The term “Orthodox” means “correct praise” or “right doctrine.” During the early centuries of its history, when it was united, the Church was both orthodox and catholic; that is, it was the Church of “correct praise” and was “universal” (which is what catholic means).
The term “orthodox” was used by the Church to separate itself from other groups that held false doctrines about God, Jesus, the Holy Spirit, salvation, and the Church. These groups were called “heterodox” or “heretics” by the one, orthodox and catholic Church.
We trace our history back to the apostles and thus to Jesus Christ Himself. We believe that Christ brought the Church into existence, that it is empowered by the Holy Spirit, that it was to be led by the apostles and then by those whom the apostles were led to ordain (the passing down of this authority through time is called apostolic succession), and that it represents the presence of the body of Christ in this world.
The Eastern Church, what we call the Orthodox Church, did not experience the Protestant Reformation of the 15th and 16th centuries. The Eastern Church, at that time, was struggling to survive under Islamic domination. The Protestants were “protesting” some of the beliefs and practices (including the issue of the Pope’s authority) of the Western Church, the Roman Catholic Church.
Coming into our Church from outside, you first enter the narthex, which is a kind of “half-way” space between the outside world and the temple. Lighting a candle in the narthex can mean several things. One purpose is to signify, as we light the candle, that we wish to leave our worldly cares in this room before we enter the temple.
Another reason for lighting a candle may be that we are remembering someone who is in need. We say a brief prayer for them as we light a candle and kiss one of the icons. In a way, then, our worship begins out in the narthex, even before we come into the worship service itself.
Icons, the painted pictures of Christ, the Virgin Mary, the saints, or sacred events, are very important in Orthodox worship. These icons mean far more to us than ordinary paintings. Icons are windows into the sacred realm, into the kingdom of God. The persons portrayed on these wooden icons are, in a spiritual way, present with us. We kiss the icon to show love and respect, even as we might kiss the picture of a family member to show the same.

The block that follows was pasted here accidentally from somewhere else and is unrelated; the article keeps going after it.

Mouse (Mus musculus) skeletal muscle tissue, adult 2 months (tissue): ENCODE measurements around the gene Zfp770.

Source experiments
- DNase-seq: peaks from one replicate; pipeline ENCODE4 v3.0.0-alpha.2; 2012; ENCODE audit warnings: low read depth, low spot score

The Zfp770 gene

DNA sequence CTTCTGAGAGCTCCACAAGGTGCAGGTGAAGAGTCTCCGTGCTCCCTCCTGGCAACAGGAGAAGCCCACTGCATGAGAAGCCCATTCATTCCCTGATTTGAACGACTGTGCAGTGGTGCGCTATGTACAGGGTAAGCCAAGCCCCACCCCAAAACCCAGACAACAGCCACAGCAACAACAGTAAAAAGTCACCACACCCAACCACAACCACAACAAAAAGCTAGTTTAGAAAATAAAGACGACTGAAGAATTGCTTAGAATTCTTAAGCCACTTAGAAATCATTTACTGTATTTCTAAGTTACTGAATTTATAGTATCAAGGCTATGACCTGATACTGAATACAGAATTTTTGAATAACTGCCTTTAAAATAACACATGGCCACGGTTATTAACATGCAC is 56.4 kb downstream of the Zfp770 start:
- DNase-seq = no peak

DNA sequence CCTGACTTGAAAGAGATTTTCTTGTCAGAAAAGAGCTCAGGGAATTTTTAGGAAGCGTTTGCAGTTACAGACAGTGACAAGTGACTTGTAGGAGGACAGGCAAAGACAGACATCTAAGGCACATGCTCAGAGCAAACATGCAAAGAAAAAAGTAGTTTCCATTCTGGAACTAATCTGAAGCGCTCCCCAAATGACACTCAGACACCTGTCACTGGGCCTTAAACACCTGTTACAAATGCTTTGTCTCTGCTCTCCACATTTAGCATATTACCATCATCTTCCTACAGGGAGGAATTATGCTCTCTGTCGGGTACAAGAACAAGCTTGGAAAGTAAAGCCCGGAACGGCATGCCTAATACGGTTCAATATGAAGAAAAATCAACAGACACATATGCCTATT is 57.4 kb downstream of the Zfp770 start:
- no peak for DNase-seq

The priest is actually facing toward the altar and the icon of the crucified Lord. He is facing the same direction as we are, as we look to Jesus throughout our worship.
The area where the congregation gathers we call the nave. That word is related to the word “naval,” which should remind us of a ship. The priest, then, might be compared to the first mate on a ship. From the altar area, the priest leads us in prayer and directs the readers and chanters.
You will notice, also, that the priest does not always face forward, but turns toward the congregation on occasion. He faces the congregation to bless us, to give the sermon from the pulpit, and to cense us with incense.
Orthodox Christians make the ancient sign of the cross frequently during worship. This ancient gesture (Orthodox Christians use three fingers of their right hands to touch the forehead, heart area, then the right shoulder/arm, and finally the left shoulder/arm) is usually given when there is a mention of the Trinity (Father, Son, and Holy Spirit) in the Liturgy. It will also be seen at other times in the service. This simple gesture, of making the sign of the cross on our bodies, can be considered a way of keeping our minds and hearts on Christ. It is, then, a type of bodily prayer.
Baptized Christians confirmed in the Orthodox Faith who have prepared themselves may approach the priest for Communion. The fact that the Orthodox Church does not extend Communion to persons from other Christian groups who may be present is not meant as an insult, but as a sad acknowledgement that the Church is divided. It is the prayer of all Orthodox Christians that Christ’s Church may again be one, as Christ Himself prayed. All visitors are invited, at the end of the service, to join with the congregants in approaching the front to receive from the priest a piece of antidoron, or “blessed bread.”
Orthodox Christians do not themselves take the Eucharist as some “right.” We must prepare for Communion by fasting, prayer, confession of sins, and a repentant heart. This means that, on any given Sunday, not every Orthodox Christian present will approach the priest for Communion. Of course, frequent Communion, and the spiritual preparation that precedes it, is strongly encouraged.
Most emphatically NO! The various Orthodox churches in the United States welcome anyone for worship and to consider membership. At the present time, the Orthodox churches in the West are experiencing significant growth from Protestants and Roman Catholics interested in our worship and doctrines. The Orthodox Church is Christ’s Church and is therefore open to everyone.